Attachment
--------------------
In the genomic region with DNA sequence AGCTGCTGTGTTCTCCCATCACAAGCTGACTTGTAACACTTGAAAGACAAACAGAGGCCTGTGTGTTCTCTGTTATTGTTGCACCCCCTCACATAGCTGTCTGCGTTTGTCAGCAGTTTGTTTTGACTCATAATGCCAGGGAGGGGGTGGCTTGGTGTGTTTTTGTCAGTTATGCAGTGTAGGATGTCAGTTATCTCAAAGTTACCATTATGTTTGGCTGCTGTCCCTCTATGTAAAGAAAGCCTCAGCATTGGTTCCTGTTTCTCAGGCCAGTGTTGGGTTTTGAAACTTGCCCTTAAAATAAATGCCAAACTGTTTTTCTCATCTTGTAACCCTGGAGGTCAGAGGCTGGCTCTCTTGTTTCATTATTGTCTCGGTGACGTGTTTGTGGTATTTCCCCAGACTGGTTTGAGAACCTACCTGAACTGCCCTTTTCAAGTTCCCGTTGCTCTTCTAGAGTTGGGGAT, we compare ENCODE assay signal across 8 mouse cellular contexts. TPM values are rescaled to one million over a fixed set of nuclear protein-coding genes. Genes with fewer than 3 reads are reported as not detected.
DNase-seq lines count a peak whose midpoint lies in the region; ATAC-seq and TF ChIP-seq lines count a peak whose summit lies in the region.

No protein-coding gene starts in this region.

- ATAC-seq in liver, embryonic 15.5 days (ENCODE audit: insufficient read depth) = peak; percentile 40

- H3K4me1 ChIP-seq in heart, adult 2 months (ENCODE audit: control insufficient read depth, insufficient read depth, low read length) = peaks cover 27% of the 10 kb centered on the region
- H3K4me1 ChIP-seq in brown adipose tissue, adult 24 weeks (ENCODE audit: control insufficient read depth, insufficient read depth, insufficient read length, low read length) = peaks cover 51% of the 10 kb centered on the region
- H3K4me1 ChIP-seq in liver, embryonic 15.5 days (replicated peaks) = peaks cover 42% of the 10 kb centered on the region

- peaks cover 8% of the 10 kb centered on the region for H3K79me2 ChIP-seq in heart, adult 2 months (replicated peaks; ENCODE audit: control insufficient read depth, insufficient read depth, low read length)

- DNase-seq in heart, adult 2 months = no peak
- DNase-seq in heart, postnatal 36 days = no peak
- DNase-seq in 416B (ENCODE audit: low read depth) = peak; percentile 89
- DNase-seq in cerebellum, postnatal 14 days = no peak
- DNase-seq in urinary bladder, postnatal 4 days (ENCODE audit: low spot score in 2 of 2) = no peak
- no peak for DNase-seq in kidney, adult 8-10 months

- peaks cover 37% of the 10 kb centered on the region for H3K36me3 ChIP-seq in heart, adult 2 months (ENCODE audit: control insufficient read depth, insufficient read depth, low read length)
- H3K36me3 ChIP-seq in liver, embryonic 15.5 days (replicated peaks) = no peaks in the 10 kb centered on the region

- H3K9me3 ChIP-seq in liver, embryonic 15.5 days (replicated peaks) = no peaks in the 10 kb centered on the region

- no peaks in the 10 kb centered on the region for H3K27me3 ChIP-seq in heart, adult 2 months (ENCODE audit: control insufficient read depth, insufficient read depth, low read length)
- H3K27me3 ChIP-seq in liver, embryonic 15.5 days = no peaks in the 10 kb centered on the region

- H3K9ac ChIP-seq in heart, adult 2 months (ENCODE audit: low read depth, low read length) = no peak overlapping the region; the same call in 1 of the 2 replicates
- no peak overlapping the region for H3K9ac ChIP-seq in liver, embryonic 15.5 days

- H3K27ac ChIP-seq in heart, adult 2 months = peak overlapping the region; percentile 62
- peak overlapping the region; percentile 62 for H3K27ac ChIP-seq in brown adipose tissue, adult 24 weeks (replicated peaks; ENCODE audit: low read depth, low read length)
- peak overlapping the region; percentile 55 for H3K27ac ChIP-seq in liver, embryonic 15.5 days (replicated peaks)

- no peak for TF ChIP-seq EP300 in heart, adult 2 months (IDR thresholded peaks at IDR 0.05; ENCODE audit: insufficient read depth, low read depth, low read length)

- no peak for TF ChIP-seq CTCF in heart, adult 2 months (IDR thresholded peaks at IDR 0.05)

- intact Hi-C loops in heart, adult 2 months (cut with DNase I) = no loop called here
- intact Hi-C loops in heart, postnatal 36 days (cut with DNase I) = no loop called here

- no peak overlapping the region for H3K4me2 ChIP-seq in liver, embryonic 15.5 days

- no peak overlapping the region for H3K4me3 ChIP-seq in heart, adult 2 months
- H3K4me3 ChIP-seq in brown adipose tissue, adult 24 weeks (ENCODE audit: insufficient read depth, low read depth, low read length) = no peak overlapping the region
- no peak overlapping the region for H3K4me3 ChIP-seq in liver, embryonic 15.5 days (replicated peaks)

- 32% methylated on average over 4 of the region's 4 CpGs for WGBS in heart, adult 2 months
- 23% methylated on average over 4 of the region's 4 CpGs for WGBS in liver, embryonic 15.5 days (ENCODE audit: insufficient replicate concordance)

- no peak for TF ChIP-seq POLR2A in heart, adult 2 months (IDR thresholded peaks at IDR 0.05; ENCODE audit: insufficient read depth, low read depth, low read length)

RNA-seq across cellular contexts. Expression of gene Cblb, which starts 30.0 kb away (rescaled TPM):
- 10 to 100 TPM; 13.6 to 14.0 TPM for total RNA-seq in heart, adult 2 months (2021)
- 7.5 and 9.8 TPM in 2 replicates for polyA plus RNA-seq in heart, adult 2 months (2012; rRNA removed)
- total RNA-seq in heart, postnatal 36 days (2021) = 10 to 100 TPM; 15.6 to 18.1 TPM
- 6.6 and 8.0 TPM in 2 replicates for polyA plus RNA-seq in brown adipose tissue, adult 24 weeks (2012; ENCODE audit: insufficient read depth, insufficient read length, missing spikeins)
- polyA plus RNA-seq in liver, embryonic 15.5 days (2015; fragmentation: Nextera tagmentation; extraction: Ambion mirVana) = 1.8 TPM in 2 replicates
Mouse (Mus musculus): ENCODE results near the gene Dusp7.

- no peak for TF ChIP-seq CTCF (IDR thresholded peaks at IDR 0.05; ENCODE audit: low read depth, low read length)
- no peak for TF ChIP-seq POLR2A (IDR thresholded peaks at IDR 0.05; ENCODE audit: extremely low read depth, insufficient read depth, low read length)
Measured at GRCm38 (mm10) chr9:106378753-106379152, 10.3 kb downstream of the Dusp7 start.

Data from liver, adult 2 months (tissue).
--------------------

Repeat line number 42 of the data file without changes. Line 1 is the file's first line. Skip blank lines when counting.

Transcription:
Mouse (Mus musculus): ENCODE results near the gene Dusp7.